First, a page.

Avoid the single shots, primarily because of excessive recoil.

Double barrels, whether over/unders or side by sides, tend to have a little too much recoil for most new, smaller shooters, unless you find a 28 gauge.

Pumps tend to have recoil close to the double barrels and tend to be muzzle heavy. It is the second factor which is most limiting.

The automatics are a mixed bag of sizes, weights, and handling characteristics. If you choose correctly, you can find a gun with acceptable weight, balance, and recoil characteristics that is also flexible enough to change as the young shooter grows and evolves. Several manufacturers, including Beretta, Benelli, and Franchi have built in stock adjustment systems that allow the drop and cast dimensions of the stock to be altered to fit the individual shooter, and these can readily be altered as the growing shooter’s face dimensions change… they don’t just get taller, do they?

I hear people express concerns about the safety of starting out a new shooter with an auto, and I don’t buy into those concerns at all. If you start them with the gold standard of gunhandling etiquette as outlined on THE MIDWEST SHOOTING SCHOOL website, a semi-auto is no more dangerous than any other gun.

28 gauge autos are great, but expensive to shoot. The selection is limited.

12 gauge autos are usually too heavy for the new, young shooter, but with the right kid, there may be exceptions.

This brings us to the 20 gauge auto, which I consider the ideal youth shotgun… (This is only because the 28 is not as readily available, and its ammo is much more expensive.)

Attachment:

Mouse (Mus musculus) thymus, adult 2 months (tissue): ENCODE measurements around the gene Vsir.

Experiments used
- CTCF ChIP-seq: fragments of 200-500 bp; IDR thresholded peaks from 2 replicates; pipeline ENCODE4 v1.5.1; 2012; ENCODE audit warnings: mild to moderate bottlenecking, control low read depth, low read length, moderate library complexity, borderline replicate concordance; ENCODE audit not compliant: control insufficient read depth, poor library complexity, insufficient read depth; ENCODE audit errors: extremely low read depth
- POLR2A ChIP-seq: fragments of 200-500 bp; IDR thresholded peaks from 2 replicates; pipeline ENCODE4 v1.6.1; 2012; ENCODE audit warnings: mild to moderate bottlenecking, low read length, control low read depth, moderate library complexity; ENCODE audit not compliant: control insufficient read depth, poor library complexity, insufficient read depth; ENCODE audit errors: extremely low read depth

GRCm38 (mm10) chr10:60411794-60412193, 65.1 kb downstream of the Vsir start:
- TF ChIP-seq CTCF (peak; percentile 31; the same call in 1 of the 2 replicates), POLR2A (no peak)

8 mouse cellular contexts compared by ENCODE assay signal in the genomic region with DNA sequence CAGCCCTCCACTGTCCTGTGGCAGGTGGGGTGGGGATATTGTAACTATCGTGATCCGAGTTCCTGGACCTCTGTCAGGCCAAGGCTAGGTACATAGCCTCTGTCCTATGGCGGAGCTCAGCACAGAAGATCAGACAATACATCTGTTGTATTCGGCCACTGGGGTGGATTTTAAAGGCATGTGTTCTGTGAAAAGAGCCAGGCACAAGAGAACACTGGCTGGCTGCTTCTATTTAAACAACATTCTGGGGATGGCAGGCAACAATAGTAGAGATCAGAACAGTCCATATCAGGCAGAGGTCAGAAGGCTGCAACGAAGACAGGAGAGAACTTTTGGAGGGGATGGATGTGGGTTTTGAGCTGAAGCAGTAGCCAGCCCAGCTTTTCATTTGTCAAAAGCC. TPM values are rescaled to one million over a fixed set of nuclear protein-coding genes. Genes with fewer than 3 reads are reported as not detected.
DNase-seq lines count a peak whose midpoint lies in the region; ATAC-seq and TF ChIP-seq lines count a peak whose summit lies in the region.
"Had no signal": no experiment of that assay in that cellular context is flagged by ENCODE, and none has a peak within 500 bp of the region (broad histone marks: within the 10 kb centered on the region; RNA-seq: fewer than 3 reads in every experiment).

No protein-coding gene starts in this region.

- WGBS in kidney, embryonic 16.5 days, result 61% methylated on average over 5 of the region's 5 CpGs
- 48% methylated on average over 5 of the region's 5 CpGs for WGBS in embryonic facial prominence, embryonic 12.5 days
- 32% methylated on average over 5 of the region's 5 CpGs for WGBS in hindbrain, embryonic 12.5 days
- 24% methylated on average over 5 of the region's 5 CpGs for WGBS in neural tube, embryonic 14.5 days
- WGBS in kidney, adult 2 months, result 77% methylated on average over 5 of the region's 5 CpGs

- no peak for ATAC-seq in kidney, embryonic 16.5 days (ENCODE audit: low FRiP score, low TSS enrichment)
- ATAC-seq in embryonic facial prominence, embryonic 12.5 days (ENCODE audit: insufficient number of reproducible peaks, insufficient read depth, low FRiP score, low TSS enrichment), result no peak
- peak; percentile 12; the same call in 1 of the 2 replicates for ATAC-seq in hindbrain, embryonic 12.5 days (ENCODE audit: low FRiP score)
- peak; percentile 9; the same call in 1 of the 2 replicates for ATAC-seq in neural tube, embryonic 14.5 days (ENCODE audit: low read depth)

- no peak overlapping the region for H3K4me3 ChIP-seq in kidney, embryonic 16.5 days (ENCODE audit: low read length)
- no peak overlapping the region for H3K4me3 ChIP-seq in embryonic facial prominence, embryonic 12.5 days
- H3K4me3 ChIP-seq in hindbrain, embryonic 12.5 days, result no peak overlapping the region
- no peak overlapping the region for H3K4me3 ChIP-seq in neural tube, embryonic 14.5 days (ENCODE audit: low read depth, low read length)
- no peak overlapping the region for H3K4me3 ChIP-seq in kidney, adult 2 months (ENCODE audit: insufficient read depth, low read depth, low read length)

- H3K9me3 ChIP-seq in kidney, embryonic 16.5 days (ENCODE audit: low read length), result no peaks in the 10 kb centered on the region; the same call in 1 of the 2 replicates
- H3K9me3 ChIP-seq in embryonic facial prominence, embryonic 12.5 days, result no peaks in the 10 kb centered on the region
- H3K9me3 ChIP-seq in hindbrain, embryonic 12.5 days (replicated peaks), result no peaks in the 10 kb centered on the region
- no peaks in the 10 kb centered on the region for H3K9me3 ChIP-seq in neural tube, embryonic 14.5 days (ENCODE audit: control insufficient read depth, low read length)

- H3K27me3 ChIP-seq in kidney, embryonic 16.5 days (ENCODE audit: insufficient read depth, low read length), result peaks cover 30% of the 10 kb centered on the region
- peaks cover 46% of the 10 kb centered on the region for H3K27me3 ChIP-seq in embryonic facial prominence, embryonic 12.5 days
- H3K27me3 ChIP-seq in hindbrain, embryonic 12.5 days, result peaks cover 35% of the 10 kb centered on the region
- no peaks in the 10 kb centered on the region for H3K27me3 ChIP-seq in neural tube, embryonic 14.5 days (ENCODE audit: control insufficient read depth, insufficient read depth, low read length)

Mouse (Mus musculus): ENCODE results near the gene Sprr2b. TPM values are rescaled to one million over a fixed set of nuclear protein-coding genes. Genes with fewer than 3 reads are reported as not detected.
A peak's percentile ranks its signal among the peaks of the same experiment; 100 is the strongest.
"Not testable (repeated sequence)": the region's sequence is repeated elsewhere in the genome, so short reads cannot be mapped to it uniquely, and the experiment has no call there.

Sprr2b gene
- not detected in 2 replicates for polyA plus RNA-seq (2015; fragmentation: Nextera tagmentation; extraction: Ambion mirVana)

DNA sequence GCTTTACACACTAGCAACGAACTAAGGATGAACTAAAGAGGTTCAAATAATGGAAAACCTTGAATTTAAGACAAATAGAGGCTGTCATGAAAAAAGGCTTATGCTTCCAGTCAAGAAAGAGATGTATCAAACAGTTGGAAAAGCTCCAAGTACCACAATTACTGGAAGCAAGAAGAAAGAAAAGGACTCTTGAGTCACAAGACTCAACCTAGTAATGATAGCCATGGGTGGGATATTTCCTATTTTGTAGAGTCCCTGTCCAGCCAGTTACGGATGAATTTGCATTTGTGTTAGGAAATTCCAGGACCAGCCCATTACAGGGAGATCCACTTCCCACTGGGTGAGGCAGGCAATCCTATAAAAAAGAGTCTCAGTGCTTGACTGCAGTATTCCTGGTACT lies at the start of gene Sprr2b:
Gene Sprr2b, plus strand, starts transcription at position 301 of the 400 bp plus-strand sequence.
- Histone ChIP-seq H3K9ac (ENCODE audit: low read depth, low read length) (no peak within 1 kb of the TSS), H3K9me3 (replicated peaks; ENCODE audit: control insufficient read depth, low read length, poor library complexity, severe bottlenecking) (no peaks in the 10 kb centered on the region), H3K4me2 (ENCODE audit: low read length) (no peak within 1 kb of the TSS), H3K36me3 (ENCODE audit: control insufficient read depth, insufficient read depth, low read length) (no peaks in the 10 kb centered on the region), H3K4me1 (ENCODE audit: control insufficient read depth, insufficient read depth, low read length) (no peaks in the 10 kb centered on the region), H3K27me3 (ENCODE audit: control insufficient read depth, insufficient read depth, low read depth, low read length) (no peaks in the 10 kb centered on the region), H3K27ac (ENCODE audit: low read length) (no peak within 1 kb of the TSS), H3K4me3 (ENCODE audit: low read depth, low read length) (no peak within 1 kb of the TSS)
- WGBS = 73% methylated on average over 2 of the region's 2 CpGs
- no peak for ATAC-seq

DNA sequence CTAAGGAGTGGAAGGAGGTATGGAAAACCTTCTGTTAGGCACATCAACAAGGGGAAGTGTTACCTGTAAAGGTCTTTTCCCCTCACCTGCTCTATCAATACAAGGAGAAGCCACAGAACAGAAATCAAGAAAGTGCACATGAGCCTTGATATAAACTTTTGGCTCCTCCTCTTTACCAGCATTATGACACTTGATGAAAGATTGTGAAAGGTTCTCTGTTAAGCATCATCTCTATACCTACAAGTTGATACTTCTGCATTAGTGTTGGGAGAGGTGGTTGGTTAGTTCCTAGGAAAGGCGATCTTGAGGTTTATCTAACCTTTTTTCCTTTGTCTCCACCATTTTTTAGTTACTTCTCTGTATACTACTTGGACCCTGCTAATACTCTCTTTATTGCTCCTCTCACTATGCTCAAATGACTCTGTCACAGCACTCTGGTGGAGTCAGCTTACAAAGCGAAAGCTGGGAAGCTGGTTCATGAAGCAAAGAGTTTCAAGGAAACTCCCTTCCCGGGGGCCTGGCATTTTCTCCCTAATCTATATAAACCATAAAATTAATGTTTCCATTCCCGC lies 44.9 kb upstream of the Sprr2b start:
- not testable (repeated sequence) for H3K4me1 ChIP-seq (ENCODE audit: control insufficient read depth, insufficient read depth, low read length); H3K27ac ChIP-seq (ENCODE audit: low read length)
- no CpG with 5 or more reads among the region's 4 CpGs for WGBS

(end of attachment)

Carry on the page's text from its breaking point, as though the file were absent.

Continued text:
You are looking for a combination of reasonably light weight, a light weight front end, controlled recoil, and the ability to fit the gun to the young shooter. Ideally, you can adjust the gun’s stock dimensions as the shooter grows…

There are several guns that fit this bill, with their own particular characteristics:

The Beretta 391 Urika 20 gauge, with a wood stock

Moderate 20 gauge weight, some weight forward
Mild recoil
Maximum adjustability of stock drop and cast to adjust the fit to the shooter.
Good durability for extensive use.

The Benelli Montefeltro 20 gauge, with a wood stock

Light weight, light front end
Mild to moderate recoil
Good adjustability of stock drop and cast for fit
Good durability for extensive use.

The Franchi 48AL (also available in 28 gauge) & Model 720

Lightest perceived weight (48AL), light front end
Mild to moderate recoil
Good adjustability of stock drop and cast for fit
OK durability for extensive use/Good durability for occasional use

All are available in youth models with shorter stocks and barrels, but may be OK in the standard sizes, depending on your new shooter. If they are already at the 5’ plus range, and you expect a good deal more growth, I might recommend the adult version with a standard 26” barrel, and plan on temporarily shortening the stock.

There are other models I might occasionally consider suitable, depending upon the size, strength and attitude of the youth, or new shooter.

Having the right shotgun to start with is a major part of the equation leading to success, but it also needs to fit correctly, and be moved correctly, to complete the equation. If you have one of the three shotguns listed above, the vast majority of the time it can be made to fit. I’ll talk about actually fitting the gun in another posting, and if you would like an idea about how to start out that new shooter, I’ll try and describe that, too.

In the meantime, feel free to contact me with your specific questions.

If you use the approach I’ll outline, and combine it by teaching the principles outlined in our instructional DVD, A Shotgunning Philosophy, you can’t go too far wrong!